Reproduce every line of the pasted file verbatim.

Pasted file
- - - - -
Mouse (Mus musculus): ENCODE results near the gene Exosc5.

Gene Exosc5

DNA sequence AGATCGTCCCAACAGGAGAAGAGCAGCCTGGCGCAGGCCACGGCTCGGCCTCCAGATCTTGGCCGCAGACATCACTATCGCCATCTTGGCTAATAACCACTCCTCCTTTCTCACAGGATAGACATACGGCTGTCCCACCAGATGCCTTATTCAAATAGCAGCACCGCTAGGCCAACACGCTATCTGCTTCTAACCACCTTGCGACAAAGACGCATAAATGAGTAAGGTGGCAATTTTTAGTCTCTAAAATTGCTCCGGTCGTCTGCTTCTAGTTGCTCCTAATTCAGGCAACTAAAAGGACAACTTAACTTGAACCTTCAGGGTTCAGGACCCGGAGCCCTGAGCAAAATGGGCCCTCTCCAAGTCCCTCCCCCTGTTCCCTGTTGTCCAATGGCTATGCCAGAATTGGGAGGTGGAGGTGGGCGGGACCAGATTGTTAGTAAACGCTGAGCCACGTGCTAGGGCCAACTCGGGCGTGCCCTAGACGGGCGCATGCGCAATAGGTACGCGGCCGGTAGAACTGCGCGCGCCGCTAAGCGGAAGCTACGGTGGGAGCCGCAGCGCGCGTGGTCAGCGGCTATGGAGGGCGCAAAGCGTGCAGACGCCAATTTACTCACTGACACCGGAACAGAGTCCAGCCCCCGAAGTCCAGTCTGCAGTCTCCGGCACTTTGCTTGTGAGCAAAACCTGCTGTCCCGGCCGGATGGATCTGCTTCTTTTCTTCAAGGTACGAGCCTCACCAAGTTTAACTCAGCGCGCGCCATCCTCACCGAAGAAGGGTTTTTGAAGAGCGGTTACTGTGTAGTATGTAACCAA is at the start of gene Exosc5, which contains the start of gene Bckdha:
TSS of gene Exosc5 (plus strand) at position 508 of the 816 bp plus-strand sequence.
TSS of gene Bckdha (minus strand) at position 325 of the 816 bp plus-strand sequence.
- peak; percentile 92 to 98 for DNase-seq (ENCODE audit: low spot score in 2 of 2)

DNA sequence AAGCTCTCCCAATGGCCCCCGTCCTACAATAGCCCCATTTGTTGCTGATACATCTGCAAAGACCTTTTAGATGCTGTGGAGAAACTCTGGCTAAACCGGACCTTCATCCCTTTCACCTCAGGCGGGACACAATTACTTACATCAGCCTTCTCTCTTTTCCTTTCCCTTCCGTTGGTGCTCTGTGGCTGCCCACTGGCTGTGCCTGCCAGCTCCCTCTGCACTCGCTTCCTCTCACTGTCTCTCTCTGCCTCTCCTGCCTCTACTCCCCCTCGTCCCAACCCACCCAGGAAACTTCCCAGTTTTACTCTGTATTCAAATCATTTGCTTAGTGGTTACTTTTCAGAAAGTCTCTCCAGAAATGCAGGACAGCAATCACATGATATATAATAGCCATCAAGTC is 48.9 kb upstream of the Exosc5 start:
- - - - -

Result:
Mouse (Mus musculus): ENCODE results near the gene Exosc5.

Gene Exosc5

DNA sequence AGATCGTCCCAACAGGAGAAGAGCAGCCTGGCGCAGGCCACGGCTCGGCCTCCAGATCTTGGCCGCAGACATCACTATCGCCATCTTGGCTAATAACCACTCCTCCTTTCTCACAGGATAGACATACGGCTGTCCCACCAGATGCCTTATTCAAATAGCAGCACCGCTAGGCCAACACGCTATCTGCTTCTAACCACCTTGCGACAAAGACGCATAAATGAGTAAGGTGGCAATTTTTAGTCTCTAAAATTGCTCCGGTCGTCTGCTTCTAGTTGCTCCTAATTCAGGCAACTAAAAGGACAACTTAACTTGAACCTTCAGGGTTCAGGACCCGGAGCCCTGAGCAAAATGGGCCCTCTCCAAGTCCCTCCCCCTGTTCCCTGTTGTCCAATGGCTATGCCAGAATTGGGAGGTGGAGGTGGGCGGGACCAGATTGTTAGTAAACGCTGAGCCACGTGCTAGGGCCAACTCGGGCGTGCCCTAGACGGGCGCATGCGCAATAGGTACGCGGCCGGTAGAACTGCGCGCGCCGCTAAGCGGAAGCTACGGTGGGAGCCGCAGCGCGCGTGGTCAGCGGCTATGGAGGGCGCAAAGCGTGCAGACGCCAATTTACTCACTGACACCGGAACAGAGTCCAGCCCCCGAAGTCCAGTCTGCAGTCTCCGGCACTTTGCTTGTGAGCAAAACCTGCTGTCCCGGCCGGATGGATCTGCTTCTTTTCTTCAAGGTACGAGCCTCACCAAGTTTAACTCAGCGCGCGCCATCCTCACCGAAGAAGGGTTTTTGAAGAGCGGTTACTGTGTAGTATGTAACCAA is at the start of gene Exosc5, which contains the start of gene Bckdha:
TSS of gene Exosc5 (plus strand) at position 508 of the 816 bp plus-strand sequence.
TSS of gene Bckdha (minus strand) at position 325 of the 816 bp plus-strand sequence.
- peak; percentile 92 to 98 for DNase-seq (ENCODE audit: low spot score in 2 of 2)

DNA sequence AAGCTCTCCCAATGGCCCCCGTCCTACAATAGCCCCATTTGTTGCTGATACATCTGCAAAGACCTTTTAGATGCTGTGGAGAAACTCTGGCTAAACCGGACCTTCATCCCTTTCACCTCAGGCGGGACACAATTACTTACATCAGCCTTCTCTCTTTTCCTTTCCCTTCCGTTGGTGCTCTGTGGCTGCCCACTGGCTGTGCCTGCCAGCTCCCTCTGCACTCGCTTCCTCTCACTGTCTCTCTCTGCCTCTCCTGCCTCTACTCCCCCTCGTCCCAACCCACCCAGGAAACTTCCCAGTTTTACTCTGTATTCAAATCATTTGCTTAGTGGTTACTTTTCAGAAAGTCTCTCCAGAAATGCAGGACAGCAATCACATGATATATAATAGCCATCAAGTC is 48.9 kb upstream of the Exosc5 start: